A Buyer’s Guide to HOAs
Although HOAs are growing in popularity, many buyers are hesitant to join, fearful of the authoritarian reputation HOAs tend to have, and uneducated on what to expect when purchasing a home within an association. On the flip side, HOAs can be very appealing, as membership often comes with unique amenities, added security, and increased property values.
If you’re thinking about buying a home in an HOA, here are a few important things to know to help you make the best decision for you and your family:
Most buyers know that HOA membership comes at a cost, usually a monthly or annual fee. But what they may not realize is that properties are sold as-is and may be laden with unpaid fees, liens, or other lingering problems. Unfortunately, any unpaid assessments or penalties become the responsibility of the new owners. To avoid a surprising bill after closing, potential buyers should be sure to request an HOA estoppel, certificate, or written confirmation that there are no outstanding fees or violations associated with the property. For added protection, it’s also a good idea to negotiate a cap for any unsettled fees.
Rules & CC&Rs
An association’s governing documents will include these and other Covenants, Conditions, and Restrictions (CC&Rs) that homeowners commit to follow.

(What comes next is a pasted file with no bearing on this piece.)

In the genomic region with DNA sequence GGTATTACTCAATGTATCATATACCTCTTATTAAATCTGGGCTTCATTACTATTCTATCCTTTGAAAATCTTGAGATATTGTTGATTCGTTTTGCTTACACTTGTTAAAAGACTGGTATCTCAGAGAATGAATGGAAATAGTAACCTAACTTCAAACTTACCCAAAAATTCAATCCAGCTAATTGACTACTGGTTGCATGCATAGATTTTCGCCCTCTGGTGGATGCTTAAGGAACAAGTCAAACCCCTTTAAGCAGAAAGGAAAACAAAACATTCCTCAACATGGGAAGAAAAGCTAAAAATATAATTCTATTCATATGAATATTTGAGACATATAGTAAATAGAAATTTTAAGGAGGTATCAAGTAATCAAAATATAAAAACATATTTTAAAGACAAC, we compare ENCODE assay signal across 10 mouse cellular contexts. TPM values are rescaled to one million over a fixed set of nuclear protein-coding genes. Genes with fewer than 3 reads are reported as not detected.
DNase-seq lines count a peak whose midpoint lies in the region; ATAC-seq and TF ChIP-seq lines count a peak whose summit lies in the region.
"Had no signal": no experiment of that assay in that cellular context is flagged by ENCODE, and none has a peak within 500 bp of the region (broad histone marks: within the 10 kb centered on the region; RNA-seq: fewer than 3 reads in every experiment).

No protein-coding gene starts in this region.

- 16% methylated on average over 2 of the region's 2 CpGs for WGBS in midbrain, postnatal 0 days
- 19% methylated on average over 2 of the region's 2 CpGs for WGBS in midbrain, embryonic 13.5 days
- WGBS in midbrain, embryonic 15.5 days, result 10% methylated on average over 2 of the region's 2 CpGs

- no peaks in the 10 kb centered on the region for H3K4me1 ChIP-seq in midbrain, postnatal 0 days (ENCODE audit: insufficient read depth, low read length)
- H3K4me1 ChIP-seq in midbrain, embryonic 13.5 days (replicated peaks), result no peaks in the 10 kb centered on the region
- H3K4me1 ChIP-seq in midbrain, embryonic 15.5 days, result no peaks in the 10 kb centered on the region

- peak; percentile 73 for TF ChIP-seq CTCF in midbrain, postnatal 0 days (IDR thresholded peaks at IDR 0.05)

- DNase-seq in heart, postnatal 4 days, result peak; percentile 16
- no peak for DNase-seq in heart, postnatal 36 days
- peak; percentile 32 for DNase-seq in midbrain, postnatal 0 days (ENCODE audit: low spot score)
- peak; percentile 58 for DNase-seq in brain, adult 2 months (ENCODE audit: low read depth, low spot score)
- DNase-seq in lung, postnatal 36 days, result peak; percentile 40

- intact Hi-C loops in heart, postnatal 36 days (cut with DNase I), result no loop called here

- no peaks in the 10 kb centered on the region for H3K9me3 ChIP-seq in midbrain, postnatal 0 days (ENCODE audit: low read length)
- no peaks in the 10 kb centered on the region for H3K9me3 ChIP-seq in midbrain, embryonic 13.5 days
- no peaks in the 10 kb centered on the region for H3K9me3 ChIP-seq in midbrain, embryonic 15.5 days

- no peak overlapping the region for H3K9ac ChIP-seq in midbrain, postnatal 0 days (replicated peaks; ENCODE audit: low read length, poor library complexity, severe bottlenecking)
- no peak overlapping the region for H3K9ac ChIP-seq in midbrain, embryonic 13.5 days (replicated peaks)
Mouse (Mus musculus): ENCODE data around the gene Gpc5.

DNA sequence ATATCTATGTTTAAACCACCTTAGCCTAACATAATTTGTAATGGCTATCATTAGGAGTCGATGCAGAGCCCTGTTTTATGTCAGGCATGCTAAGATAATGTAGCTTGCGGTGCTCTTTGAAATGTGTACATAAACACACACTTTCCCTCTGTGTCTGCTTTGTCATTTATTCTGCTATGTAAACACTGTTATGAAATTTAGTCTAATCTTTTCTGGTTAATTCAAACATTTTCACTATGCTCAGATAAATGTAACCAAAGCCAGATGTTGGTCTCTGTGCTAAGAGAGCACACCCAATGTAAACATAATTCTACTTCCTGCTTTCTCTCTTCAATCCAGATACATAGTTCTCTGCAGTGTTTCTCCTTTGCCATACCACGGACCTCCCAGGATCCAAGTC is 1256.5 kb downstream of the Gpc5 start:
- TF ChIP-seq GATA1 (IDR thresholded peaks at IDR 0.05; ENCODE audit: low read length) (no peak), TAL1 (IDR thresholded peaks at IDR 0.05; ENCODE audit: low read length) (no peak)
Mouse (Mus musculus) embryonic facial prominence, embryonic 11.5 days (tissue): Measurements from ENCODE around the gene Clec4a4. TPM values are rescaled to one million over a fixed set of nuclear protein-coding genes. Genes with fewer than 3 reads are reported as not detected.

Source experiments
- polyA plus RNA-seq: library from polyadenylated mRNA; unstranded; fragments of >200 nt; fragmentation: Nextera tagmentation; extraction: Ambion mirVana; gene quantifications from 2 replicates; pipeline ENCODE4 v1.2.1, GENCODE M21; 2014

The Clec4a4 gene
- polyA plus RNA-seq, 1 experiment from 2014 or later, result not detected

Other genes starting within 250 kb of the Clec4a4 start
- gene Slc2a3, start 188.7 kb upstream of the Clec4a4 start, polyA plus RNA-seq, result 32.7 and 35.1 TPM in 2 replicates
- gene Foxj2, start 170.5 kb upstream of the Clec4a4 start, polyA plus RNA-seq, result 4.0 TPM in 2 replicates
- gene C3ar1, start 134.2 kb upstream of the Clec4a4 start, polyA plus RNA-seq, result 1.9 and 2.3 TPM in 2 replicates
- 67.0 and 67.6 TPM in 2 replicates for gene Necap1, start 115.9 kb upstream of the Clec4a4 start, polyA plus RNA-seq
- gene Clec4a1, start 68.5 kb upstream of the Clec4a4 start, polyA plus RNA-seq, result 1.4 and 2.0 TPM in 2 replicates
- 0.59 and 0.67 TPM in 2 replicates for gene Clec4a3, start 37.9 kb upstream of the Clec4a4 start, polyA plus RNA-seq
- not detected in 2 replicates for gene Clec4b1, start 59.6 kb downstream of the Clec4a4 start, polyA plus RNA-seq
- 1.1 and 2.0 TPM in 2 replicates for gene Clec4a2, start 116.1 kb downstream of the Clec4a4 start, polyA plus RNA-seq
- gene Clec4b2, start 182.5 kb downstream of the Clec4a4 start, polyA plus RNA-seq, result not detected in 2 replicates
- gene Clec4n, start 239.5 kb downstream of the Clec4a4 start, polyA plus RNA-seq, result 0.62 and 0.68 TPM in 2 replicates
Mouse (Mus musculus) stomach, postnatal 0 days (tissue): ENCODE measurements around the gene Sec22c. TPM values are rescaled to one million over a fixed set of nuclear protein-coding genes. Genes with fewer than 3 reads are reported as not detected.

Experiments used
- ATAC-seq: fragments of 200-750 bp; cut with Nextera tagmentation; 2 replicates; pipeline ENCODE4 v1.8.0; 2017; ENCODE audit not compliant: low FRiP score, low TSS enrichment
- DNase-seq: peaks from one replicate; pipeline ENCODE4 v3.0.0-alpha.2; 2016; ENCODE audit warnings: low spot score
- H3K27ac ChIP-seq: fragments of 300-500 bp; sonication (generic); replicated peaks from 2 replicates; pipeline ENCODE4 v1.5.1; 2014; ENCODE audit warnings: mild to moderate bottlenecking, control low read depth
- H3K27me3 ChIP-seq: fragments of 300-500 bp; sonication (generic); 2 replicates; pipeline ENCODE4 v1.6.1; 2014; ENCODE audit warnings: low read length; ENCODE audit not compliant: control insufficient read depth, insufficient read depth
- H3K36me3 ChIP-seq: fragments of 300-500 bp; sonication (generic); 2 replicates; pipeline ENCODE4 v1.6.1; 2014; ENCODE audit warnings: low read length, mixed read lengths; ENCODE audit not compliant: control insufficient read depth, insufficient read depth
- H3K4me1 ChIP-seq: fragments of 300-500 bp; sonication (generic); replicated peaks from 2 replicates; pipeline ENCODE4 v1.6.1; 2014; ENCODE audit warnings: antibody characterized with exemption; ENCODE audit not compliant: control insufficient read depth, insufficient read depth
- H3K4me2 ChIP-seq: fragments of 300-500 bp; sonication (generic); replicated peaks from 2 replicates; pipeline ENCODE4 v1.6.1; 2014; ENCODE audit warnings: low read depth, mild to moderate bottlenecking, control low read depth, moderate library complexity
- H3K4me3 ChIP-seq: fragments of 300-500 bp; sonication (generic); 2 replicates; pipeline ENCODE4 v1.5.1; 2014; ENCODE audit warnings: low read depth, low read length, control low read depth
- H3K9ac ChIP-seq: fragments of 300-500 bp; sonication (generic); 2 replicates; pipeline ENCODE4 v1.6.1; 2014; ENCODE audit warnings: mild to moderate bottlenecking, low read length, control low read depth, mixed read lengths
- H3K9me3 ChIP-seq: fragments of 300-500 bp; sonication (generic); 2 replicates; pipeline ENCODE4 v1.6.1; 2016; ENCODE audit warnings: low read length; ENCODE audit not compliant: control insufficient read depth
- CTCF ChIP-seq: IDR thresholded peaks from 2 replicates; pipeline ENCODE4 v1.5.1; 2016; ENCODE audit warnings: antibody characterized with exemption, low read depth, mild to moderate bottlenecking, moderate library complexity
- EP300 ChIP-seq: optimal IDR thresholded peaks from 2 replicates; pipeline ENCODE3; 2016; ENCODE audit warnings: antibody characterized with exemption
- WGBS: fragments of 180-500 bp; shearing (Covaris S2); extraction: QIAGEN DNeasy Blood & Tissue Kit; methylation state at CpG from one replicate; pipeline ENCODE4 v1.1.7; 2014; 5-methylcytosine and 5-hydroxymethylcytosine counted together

Pro Tip: Don’t just skim your potential HOA’s governing documents; read them thoroughly!
It’s always better for buyers to be well aware of, and prepared to adhere to, the rules before they make an offer. While specific rules will differ from association to association, common CC&Rs include regulations for types of fencing, landscaping, exterior paint colors, window treatments, vehicle storage, noise, and pets.
Potential buyers should always check their closing contract for HOA addendums. A state’s standard contract can impact negotiating abilities by shortening the window to review all documents received from the seller and the HOA. Addendums may also limit what is considered a valid reason for cancellation if a buyer decides they want to back out of the transaction after their offer is accepted. By reviewing all contract addendums, buyers can avoid costly limitations and ensure the smoothest transactions possible.
HOAs are run by volunteer community members, so the way they are governed can vary greatly. One association may be ruled with an iron fist while another is operated under a more laid-back, passive hand. Before committing to an HOA, it’s worth taking the time to speak with other homeowners about their experiences, walking around the grounds to observe if assessments are used wisely to maintain common areas and amenities, and to get a general feel of what life would look like living in that association.
Preparation is Key
HOA membership is a good fit for many buyers. Others may decide that the fees, rules, and regulations are not worth the extra cost. If you’re considering joining an HOA, knowing beforehand what to expect during the buying process can make all the difference in making an informed decision.